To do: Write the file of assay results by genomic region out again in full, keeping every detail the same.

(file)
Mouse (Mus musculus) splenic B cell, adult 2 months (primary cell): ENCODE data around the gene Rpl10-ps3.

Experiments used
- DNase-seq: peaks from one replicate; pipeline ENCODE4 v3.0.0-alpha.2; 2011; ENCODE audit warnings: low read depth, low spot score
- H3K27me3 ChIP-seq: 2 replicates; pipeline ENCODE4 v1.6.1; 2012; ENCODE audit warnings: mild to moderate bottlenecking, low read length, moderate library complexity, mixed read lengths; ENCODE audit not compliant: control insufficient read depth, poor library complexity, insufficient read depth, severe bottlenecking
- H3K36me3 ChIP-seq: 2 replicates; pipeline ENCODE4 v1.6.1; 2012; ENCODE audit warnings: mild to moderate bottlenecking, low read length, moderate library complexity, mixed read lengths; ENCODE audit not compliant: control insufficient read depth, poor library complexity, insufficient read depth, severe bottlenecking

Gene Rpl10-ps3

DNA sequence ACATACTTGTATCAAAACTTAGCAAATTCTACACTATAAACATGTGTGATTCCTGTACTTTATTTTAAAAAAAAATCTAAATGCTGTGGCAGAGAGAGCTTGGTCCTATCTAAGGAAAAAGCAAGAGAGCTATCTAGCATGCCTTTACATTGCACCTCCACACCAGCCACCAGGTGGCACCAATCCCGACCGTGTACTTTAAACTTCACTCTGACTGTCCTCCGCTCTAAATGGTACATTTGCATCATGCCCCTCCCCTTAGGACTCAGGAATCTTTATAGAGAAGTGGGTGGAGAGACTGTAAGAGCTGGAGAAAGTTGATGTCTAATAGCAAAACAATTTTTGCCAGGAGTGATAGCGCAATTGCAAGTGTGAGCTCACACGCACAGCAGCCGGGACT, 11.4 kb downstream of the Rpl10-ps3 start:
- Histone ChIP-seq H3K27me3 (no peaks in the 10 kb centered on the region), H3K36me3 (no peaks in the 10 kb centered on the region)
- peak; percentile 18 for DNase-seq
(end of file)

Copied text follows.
Mouse (Mus musculus) splenic B cell, adult 2 months (primary cell): ENCODE data around the gene Rpl10-ps3.

Experiments used
- DNase-seq: peaks from one replicate; pipeline ENCODE4 v3.0.0-alpha.2; 2011; ENCODE audit warnings: low read depth, low spot score
- H3K27me3 ChIP-seq: 2 replicates; pipeline ENCODE4 v1.6.1; 2012; ENCODE audit warnings: mild to moderate bottlenecking, low read length, moderate library complexity, mixed read lengths; ENCODE audit not compliant: control insufficient read depth, poor library complexity, insufficient read depth, severe bottlenecking
- H3K36me3 ChIP-seq: 2 replicates; pipeline ENCODE4 v1.6.1; 2012; ENCODE audit warnings: mild to moderate bottlenecking, low read length, moderate library complexity, mixed read lengths; ENCODE audit not compliant: control insufficient read depth, poor library complexity, insufficient read depth, severe bottlenecking

Gene Rpl10-ps3

DNA sequence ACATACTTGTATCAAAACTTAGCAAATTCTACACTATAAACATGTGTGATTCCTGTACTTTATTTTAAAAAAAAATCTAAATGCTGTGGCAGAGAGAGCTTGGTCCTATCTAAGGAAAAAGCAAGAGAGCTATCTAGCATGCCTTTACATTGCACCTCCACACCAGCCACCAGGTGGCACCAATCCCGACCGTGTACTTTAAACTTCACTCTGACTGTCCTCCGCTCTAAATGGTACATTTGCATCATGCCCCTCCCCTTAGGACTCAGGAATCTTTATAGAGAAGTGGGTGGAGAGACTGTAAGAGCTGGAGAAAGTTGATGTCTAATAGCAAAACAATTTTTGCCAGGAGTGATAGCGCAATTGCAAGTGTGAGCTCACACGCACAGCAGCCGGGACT, 11.4 kb downstream of the Rpl10-ps3 start:
- Histone ChIP-seq H3K27me3 (no peaks in the 10 kb centered on the region), H3K36me3 (no peaks in the 10 kb centered on the region)
- peak; percentile 18 for DNase-seq